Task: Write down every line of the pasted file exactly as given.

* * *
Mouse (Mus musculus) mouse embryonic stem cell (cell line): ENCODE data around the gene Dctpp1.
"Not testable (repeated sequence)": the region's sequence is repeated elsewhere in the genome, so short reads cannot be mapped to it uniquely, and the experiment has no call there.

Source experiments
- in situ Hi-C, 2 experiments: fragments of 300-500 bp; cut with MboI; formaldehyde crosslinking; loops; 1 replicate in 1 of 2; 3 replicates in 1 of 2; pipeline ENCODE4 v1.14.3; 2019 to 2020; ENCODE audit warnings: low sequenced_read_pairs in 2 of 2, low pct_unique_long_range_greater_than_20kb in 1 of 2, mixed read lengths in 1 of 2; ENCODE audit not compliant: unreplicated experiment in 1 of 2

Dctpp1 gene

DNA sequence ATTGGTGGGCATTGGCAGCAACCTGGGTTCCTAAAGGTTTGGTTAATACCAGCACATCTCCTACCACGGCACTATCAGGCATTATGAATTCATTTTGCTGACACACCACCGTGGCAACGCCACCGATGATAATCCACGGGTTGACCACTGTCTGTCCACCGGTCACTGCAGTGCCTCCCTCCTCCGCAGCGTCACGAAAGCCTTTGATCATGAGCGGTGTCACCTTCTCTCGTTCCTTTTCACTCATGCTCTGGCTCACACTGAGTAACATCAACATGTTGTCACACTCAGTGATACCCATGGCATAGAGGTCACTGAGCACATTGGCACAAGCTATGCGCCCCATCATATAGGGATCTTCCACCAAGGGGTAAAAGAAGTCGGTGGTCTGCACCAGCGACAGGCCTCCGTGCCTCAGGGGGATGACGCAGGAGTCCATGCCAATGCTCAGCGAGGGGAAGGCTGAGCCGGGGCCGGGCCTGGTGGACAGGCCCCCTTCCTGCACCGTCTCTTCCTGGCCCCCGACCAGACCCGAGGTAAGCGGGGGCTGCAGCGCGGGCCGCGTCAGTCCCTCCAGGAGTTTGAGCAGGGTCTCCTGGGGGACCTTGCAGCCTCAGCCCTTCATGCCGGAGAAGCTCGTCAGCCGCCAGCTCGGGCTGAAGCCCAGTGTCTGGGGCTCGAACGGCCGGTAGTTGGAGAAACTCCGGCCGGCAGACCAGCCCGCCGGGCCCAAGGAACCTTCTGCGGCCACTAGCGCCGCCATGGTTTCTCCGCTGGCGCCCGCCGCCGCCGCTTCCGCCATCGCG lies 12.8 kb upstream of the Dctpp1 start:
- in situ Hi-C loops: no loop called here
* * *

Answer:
Mouse (Mus musculus) mouse embryonic stem cell (cell line): ENCODE data around the gene Dctpp1.
"Not testable (repeated sequence)": the region's sequence is repeated elsewhere in the genome, so short reads cannot be mapped to it uniquely, and the experiment has no call there.

Source experiments
- in situ Hi-C, 2 experiments: fragments of 300-500 bp; cut with MboI; formaldehyde crosslinking; loops; 1 replicate in 1 of 2; 3 replicates in 1 of 2; pipeline ENCODE4 v1.14.3; 2019 to 2020; ENCODE audit warnings: low sequenced_read_pairs in 2 of 2, low pct_unique_long_range_greater_than_20kb in 1 of 2, mixed read lengths in 1 of 2; ENCODE audit not compliant: unreplicated experiment in 1 of 2

Dctpp1 gene

DNA sequence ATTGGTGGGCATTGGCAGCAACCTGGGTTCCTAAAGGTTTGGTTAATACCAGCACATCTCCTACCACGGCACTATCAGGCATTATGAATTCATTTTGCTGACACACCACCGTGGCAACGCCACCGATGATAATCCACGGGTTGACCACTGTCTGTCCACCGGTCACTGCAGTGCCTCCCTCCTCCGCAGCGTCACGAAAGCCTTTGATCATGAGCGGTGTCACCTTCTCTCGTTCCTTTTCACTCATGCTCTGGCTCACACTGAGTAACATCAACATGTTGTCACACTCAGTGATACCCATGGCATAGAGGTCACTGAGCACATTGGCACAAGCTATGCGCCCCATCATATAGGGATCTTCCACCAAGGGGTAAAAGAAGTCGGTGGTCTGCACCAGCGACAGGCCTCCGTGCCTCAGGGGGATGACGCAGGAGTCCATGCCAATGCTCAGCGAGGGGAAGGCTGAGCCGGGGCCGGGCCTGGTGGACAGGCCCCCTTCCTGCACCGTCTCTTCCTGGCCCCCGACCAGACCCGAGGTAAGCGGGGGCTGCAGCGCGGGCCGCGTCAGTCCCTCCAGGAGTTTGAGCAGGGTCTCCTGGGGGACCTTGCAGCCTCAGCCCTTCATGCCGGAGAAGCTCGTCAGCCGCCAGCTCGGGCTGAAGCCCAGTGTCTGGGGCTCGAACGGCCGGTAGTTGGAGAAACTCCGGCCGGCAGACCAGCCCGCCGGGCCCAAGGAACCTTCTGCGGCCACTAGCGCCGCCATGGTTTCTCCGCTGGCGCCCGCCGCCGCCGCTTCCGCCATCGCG lies 12.8 kb upstream of the Dctpp1 start:
- in situ Hi-C loops: no loop called here